November 14, 2014 on 5:03 pm | In Fascinating Information, Property Wish List, Uncategorized, world | 1 Comment

by Jodi Summers

And now for something completely different > Industrial Art. Specifically, the Detroit Industry Murals by Mexican muralist Diego Rivera (1886–1957). A series of 27 fresco panels, covering 447 square yards, the Detroit Industry fresco cycle was conceived as a tribute to the city’s manufacturing base and labor force of the 1930s. It was completed with the support of Henry Ford in eleven months, from April 1932 to March 1933. It is considered the finest example of Mexican mural art in the United States, and the artist thought it the best work of his career.

In this epic industrial mural which surrounds the Rivera Court at the Detroit Institute of Arts, Rivera captures men of differing skills and ethnicity all toiling together in a cavernous automobile factory to achieve the same end result: putting America on wheels and down the road. It’s a snapshot of a day in the life of 1930′s industrial America.

Rivera was a controversial Mexican artist — both praised for his rich, storytelling murals and frescoes, and criticized for his left-leaning politics. He often depicted the heroism and struggle of the worker, and preferred public murals as his medium for their ability to bring art to the masses.

The two main panels on the North and South walls depict laborers working at Ford Motor Company’s River Rouge Plant. Other panels depict advances made in various scientific fields, such as medicine and new technology. The series of murals, taken as a whole, represents the idea that all actions and ideas are one.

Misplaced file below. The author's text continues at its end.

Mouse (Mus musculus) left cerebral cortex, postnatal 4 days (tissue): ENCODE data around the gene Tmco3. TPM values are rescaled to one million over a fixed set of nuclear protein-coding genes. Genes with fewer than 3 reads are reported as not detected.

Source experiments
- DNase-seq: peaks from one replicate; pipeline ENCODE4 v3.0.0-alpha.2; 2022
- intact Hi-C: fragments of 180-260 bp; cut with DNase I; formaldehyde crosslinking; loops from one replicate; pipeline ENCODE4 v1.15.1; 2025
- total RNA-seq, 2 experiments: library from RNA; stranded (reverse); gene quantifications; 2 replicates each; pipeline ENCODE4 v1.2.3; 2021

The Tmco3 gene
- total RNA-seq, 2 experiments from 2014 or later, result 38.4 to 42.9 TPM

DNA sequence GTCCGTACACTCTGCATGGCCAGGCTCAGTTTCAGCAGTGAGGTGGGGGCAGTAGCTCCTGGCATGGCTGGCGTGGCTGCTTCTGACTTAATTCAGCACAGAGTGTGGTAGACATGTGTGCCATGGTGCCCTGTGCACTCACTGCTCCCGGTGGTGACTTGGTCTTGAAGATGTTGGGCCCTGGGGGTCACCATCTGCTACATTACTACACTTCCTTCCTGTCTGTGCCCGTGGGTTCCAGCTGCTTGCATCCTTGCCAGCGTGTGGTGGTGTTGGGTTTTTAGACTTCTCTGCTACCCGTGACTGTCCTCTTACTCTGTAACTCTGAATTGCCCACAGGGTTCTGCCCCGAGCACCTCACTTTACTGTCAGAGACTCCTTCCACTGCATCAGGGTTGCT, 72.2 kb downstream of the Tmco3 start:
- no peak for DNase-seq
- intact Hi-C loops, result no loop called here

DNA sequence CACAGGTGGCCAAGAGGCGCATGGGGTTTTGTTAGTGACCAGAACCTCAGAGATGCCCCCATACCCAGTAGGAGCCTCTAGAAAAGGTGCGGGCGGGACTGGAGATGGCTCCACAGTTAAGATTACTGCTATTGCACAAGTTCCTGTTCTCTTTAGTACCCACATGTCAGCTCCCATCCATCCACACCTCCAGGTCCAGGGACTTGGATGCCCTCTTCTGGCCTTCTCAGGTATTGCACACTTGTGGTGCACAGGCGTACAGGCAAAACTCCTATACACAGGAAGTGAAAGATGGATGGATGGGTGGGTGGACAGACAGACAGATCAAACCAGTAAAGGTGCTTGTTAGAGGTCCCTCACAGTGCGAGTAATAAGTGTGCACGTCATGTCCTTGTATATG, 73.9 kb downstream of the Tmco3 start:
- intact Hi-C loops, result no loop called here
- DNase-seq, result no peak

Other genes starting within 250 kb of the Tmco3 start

Rivera believed that art belonged on public walls rather than in private galleries. He found his medium in the fresco, where paint is applied to wet plaster. Its vast size allowed him to explore grand and complex themes, which would be accessible to a large audience.

In the mural, Rivera depicts the workers as in harmony with their machines and highly productive. This view reflects both Karl Marx’s begrudging admiration for the high productivity of capitalism and the wish of Edsel Ford, who funded the project, that the Ford motor plant be depicted favorably. Enjoy.



November 1, 2014 on 12:29 am | In Charts + Statistics, Economy, Fascinating Information, Problem Solving, Uncategorized, world | 2 Comments

edited by Jodi Summers

“I consider the major challenge for the industrial sector to be what’s known in the industry as ‘the last mile,’” astutely observes Bill Waxman, executive vice president of CBRE’s Global Port Logistics Group. Recently, he sat down for a series of interviews with to talk about the changes in the industrial real estate market. Here are some highlights…

How is the industrial real estate sector changing?

Waxman: I consider the major challenge for the industrial sector to be what’s known in the industry as ‘the last mile.’ Last Christmas, UPS and FedEx were overwhelmed by the huge demand from companies like Amazon and Target and, as a result, weren’t able to deliver packages on time.

Consumers, however, are demanding quick and reliable service. Think about when you go the grocery store and you breeze through the aisles and fill your cart quickly but get to the checkout and find only two cashiers and very long lines.

That’s the comparison for the issue that logistics and delivery services today are faced with. If consumers get in that line and it’s a negative experience, they either won’t come back or will purchase less goods the next time around. However, ‘the last mile’ issue is being addressed and many companies, including our clients, are working hard to improve the process.

The other big industry challenge is planning for the unknown. This includes accounting for fuel prices, labor strikes at the ports, government regulations, terrorism, etc.

How do you deal with the unknown?